Background: Pre-pregnancy obesity and inadequate maternal weight gain during pregnancy can lead to adverse effects in the newborn but also to metabolic, cardiovascular and even neurological diseases in older ages of the offspring. Heart activity can be used as a proxy for the activity of the autonomic nervous system (ANS). The aim of this study is to evaluate the effect of pre-pregnancy weight, maternal weight gain and maternal metabolism on the ANS of the fetus in healthy pregnancies.

Organizers: Katherine Kuchenbecker


Appearance Modeling for 4D Multi-view Representations

Talk
  • 15 December 2017 • 12:00 12:45
  • Vagia Tsiminaki
  • PS Seminar Room (N3.022)

The emergence of multi-view capture systems has yield a tremendous amount of video sequences. The task of capturing spatio-temporal models from real world imagery (4D modeling) should arguably benefit from this enormous visual information. In order to achieve highly realistic representations both geometry and appearance need to be modeled in high precision. Yet, even with the great progress of the geometric modeling, the appearance aspect has not been fully explored and visual quality can still be improved. I will explain how we can optimally exploit the redundant visual information of the captured video sequences and provide a temporally coherent, super-resolved, view-independent appearance representation. I will further discuss how to exploit the interdependency of both geometry and appearance as separate modalities to enhance visual perception and finally how to decompose appearance representations into intrinsic components (shading & albedo) and super-resolve them jointly to allow for more realistic renderings.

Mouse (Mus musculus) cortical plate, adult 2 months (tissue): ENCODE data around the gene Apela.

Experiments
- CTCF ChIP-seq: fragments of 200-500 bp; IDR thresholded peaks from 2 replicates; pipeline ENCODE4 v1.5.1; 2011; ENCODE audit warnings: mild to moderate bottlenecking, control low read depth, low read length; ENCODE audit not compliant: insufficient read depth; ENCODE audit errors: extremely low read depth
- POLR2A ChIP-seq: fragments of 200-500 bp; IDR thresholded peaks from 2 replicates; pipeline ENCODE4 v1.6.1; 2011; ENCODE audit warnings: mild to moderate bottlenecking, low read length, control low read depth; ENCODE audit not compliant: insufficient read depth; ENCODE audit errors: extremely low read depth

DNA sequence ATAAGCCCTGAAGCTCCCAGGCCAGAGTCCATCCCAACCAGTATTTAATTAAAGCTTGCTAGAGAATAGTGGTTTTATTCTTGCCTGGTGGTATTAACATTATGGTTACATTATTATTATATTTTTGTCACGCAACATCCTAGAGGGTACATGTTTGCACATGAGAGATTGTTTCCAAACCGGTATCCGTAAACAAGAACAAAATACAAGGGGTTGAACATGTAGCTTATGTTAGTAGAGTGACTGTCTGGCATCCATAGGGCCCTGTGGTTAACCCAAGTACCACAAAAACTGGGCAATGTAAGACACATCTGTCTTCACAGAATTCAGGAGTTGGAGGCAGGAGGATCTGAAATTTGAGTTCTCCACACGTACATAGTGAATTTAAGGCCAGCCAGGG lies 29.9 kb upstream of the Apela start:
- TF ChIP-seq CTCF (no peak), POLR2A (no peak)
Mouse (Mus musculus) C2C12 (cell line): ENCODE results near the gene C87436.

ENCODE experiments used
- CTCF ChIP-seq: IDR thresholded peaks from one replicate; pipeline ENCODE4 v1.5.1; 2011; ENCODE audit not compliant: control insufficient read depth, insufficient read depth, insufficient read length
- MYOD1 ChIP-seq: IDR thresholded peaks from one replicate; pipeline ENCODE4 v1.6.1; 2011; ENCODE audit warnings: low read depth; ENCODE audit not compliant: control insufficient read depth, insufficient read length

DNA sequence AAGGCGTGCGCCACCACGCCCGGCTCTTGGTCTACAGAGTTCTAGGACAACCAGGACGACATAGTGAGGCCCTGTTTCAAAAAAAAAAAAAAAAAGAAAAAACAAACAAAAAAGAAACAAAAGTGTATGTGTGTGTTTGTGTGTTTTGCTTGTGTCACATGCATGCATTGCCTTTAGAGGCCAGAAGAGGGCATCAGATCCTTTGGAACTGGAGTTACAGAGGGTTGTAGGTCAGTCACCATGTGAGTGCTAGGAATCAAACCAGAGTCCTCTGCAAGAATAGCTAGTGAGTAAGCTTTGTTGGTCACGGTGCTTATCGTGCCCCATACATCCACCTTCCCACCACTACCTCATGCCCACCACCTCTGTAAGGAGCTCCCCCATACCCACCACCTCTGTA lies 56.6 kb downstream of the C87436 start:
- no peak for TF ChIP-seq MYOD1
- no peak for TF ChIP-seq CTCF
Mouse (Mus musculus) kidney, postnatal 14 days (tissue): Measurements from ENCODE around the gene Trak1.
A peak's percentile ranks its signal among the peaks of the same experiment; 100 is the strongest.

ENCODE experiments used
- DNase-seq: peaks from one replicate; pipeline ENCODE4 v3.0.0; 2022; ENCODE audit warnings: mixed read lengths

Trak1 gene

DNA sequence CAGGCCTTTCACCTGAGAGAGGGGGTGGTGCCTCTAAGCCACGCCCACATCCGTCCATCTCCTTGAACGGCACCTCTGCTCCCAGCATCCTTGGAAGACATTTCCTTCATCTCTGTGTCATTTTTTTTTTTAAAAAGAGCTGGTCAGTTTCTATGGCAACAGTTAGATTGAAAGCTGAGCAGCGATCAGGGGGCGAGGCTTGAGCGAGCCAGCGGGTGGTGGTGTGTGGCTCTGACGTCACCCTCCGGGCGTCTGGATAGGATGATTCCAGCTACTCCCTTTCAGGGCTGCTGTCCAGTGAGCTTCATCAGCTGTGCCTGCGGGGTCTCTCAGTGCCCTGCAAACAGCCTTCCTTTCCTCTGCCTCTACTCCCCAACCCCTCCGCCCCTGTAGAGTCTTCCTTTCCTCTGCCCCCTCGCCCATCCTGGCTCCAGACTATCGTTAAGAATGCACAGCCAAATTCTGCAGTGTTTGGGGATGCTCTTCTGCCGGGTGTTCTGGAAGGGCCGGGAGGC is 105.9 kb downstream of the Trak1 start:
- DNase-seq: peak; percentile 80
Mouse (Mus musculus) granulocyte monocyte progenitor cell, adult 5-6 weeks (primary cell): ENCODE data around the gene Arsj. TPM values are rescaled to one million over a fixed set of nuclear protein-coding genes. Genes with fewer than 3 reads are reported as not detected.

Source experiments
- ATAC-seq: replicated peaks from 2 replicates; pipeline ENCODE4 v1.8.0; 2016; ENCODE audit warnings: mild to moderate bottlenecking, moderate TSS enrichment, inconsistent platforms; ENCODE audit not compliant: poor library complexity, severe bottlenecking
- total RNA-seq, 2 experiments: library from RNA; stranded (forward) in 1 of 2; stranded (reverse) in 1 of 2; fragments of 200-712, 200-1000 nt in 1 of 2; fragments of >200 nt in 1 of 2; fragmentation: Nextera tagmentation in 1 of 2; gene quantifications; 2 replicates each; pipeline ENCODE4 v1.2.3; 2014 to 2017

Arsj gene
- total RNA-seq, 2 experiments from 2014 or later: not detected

Organizers: Despoina Paschalidou